90% of world's children are breathing toxic air, WHO study finds
Report says air pollution is having a devastating impact on children worldwide, storing up a public health time bomb
Poisonous air is having a devastating impact on billions of children around the world, damaging their intelligence and leading to hundreds of thousands of deaths, according to a report from the World Health Organization.
The study found that more than 90% of the world's young people - 1.8 billion children - are breathing toxic air, storing up a public health time bomb for the next generation.
The WHO said medical experts in almost every field of children's health are uncovering new evidence of the scale of the crisis in both rich and poor countries - from low birth weight to poor neurodevelopment, asthma to heart disease.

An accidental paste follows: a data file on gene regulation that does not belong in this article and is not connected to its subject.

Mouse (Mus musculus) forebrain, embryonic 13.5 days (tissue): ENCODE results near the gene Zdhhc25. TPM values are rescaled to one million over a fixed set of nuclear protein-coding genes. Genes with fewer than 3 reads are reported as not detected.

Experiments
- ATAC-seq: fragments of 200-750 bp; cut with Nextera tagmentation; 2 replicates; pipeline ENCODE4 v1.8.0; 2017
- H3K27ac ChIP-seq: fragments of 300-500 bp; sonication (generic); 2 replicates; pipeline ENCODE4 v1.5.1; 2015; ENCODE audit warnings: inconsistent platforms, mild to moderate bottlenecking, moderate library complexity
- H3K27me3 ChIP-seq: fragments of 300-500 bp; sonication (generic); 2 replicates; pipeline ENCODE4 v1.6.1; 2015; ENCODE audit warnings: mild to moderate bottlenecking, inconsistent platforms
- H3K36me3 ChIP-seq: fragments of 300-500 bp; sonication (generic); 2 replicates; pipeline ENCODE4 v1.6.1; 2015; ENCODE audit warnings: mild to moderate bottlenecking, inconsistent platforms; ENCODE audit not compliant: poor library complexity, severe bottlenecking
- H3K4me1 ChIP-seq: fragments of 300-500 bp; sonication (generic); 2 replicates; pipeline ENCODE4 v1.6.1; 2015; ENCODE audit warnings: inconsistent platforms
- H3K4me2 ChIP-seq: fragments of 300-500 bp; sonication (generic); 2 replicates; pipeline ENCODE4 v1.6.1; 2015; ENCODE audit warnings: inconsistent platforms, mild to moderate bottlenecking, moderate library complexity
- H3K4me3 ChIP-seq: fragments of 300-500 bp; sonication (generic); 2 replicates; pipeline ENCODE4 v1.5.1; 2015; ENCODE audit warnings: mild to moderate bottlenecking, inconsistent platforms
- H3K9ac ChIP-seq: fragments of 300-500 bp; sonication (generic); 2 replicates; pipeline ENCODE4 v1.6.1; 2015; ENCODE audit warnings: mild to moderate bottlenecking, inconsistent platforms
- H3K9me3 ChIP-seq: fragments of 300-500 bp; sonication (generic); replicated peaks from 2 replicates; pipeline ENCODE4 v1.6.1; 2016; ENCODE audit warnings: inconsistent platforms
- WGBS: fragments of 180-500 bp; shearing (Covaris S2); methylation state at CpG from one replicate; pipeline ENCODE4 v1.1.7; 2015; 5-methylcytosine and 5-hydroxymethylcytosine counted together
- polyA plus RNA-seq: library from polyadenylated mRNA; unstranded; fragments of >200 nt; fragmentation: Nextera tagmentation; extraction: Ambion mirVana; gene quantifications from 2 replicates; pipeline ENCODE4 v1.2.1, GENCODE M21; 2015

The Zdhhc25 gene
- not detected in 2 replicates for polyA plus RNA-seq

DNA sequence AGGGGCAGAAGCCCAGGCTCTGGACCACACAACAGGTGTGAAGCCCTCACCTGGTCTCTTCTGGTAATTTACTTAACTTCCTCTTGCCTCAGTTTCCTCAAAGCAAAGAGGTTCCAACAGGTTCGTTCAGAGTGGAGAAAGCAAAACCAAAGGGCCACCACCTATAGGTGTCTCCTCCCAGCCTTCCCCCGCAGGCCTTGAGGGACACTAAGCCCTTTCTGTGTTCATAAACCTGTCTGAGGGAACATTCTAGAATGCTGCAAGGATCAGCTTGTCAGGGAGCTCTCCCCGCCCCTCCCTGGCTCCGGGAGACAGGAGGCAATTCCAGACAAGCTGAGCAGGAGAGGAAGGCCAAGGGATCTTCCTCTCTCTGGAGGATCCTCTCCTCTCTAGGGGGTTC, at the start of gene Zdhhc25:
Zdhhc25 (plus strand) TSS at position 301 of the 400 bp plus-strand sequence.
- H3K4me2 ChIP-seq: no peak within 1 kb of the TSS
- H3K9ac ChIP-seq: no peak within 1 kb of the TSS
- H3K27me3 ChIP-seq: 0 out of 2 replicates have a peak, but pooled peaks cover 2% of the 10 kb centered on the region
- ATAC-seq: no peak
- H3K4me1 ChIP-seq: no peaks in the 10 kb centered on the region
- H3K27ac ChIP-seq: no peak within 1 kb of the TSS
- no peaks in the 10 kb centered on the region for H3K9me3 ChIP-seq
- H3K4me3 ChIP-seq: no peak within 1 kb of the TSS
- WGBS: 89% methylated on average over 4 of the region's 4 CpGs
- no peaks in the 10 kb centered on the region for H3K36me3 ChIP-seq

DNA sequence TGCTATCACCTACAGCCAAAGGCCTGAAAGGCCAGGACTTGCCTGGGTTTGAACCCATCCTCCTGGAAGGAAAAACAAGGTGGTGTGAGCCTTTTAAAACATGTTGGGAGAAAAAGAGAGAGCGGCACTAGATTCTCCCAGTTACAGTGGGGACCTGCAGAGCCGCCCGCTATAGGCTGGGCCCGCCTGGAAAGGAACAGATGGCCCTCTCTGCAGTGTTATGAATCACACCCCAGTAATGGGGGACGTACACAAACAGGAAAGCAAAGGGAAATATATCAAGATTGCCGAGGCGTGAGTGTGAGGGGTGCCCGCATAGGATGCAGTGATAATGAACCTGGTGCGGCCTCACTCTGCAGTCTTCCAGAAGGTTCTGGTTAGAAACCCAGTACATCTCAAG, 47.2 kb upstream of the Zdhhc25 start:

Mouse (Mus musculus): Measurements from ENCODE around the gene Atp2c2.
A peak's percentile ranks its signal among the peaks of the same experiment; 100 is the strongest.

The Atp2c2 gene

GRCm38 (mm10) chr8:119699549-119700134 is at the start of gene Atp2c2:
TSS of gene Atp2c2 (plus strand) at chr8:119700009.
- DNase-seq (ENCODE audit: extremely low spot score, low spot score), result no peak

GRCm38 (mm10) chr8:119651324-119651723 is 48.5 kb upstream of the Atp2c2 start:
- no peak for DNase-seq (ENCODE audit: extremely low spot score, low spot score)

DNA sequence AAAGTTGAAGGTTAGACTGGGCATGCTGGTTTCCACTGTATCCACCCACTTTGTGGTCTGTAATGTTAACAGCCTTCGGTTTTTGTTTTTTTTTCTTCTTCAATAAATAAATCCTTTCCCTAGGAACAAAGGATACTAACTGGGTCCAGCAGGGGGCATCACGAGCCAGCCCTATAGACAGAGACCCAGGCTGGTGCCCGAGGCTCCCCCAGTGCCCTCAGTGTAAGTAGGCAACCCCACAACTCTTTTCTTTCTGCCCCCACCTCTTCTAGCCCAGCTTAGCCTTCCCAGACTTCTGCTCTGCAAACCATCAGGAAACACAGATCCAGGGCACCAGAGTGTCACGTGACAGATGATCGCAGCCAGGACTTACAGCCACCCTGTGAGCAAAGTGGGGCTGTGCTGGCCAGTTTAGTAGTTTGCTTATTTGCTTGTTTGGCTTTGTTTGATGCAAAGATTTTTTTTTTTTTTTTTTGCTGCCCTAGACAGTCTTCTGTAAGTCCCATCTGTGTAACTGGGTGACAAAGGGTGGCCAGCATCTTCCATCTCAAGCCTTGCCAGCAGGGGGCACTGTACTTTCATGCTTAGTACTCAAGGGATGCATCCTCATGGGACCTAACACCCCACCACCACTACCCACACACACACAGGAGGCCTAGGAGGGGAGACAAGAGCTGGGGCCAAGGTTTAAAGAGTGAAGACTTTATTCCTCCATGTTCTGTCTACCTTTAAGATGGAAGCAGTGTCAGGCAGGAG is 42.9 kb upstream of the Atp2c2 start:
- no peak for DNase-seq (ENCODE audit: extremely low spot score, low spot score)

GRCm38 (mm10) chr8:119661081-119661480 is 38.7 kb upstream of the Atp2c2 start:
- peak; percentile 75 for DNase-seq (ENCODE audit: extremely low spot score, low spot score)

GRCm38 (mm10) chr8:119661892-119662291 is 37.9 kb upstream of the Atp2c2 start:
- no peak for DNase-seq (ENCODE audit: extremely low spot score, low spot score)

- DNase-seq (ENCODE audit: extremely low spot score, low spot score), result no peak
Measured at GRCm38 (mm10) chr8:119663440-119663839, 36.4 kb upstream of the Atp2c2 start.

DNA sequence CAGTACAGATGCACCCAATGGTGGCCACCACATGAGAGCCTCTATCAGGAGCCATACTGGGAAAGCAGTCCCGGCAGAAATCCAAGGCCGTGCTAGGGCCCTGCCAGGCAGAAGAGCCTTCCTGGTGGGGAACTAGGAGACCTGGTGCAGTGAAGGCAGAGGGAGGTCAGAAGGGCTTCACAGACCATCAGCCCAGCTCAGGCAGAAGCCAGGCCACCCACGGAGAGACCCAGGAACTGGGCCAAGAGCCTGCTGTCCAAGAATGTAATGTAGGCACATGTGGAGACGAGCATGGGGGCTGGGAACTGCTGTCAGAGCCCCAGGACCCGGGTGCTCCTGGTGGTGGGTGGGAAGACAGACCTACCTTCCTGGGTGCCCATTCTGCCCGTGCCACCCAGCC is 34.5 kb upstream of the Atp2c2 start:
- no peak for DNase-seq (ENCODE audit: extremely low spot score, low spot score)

Dr Tedros Adhanom, WHO director general, said: "Polluted air is poisoning millions of children and ruining their lives. This is inexcusable - every child should be able to breathe clean air so they can grow and fulfil their potential."
The findings coincide with the start of the first global conference on air pollution and health in Geneva, including a high-level action day at which nations and cities are expected to make new commitments to cut air pollution.
The WHO study found that children are particularly vulnerable to air pollution because pollutants are often more concentrated nearer to ground level. It added that their developing organs and nervous system are also more susceptible to long-term damage than those of adults.
Air pollution is stunting our children's brains, affecting their health in more ways than we suspected, said Dr Maria Neira, WHO director of public health and the environment.